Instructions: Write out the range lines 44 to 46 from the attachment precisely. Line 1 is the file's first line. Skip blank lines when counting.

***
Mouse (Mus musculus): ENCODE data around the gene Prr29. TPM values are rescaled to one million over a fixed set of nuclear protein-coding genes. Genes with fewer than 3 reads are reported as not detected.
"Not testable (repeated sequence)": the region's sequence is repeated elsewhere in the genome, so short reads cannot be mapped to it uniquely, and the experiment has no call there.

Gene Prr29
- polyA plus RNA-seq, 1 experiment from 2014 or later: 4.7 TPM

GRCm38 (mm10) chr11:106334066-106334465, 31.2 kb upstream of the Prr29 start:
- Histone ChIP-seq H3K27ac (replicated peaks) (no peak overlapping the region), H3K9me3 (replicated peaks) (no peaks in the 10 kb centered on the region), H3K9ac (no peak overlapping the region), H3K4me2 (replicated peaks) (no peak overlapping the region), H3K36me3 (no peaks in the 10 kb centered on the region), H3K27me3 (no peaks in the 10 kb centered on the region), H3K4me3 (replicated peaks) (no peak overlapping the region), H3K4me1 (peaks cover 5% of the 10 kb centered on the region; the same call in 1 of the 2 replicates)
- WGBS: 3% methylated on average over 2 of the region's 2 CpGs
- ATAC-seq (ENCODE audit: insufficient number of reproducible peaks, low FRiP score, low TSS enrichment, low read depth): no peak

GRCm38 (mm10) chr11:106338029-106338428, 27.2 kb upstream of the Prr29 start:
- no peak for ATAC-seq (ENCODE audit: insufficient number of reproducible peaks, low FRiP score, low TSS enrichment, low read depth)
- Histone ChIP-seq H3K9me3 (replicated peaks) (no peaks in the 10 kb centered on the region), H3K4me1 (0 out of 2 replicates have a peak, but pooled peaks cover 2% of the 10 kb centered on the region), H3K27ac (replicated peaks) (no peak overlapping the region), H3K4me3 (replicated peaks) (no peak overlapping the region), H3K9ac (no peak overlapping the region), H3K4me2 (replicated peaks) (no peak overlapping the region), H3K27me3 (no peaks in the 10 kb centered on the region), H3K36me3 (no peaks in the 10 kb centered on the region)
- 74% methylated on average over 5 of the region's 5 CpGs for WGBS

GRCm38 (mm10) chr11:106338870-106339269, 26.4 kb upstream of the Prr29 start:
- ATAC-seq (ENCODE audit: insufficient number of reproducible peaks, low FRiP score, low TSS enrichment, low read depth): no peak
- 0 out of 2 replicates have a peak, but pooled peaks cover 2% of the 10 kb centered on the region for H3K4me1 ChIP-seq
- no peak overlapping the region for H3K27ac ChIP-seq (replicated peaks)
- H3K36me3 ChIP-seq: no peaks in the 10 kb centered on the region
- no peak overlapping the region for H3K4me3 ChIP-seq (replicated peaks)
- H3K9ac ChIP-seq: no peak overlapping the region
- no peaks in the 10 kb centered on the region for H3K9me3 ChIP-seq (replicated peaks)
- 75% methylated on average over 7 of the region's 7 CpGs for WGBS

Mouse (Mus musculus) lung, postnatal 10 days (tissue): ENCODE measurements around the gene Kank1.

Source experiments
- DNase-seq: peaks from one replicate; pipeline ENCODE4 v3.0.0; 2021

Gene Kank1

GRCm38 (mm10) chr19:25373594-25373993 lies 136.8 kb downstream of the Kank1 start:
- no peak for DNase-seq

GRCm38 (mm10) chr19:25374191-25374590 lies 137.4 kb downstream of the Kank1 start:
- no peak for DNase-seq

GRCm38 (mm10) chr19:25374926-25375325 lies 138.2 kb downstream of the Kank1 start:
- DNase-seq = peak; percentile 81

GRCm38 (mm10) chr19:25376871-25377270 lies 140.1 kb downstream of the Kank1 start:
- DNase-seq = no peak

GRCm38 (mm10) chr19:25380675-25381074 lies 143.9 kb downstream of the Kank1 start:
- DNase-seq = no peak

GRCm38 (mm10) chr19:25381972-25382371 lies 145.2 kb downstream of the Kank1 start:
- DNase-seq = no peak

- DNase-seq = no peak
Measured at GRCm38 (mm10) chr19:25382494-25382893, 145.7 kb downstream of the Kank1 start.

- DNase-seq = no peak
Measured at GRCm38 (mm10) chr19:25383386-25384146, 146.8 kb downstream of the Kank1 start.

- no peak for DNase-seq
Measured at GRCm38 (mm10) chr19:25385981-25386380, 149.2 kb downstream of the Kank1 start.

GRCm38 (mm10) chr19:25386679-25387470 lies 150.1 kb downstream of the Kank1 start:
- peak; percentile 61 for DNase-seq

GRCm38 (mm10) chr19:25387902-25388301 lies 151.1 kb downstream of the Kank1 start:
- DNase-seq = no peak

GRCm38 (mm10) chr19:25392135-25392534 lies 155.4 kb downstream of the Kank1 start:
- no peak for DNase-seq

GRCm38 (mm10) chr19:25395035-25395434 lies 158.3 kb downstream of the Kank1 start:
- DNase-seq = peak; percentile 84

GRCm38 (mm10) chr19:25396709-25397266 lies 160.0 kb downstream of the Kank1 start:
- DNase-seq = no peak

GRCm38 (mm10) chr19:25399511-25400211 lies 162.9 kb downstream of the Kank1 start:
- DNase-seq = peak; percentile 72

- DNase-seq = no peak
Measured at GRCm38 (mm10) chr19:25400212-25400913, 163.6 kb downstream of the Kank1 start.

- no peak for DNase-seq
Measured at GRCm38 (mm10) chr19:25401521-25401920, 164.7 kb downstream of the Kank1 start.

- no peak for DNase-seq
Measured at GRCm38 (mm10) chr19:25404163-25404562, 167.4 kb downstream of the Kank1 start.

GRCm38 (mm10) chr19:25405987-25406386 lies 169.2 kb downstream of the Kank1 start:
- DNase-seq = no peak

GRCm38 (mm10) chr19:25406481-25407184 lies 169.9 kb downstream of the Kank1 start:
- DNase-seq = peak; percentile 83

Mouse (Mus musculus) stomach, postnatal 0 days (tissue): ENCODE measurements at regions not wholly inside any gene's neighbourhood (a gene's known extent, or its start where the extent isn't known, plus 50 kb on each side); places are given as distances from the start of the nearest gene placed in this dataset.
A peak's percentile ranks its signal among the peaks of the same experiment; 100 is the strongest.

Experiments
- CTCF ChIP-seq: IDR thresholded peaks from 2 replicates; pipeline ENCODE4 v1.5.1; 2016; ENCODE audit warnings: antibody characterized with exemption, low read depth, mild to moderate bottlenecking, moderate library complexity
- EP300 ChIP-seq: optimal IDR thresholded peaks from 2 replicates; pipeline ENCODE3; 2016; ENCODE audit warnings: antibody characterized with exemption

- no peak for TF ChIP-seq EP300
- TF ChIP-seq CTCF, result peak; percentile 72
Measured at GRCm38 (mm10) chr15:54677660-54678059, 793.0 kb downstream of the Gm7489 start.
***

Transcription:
GRCm38 (mm10) chr19:25386679-25387470 lies 150.1 kb downstream of the Kank1 start:
- peak; percentile 61 for DNase-seq

GRCm38 (mm10) chr19:25387902-25388301 lies 151.1 kb downstream of the Kank1 start: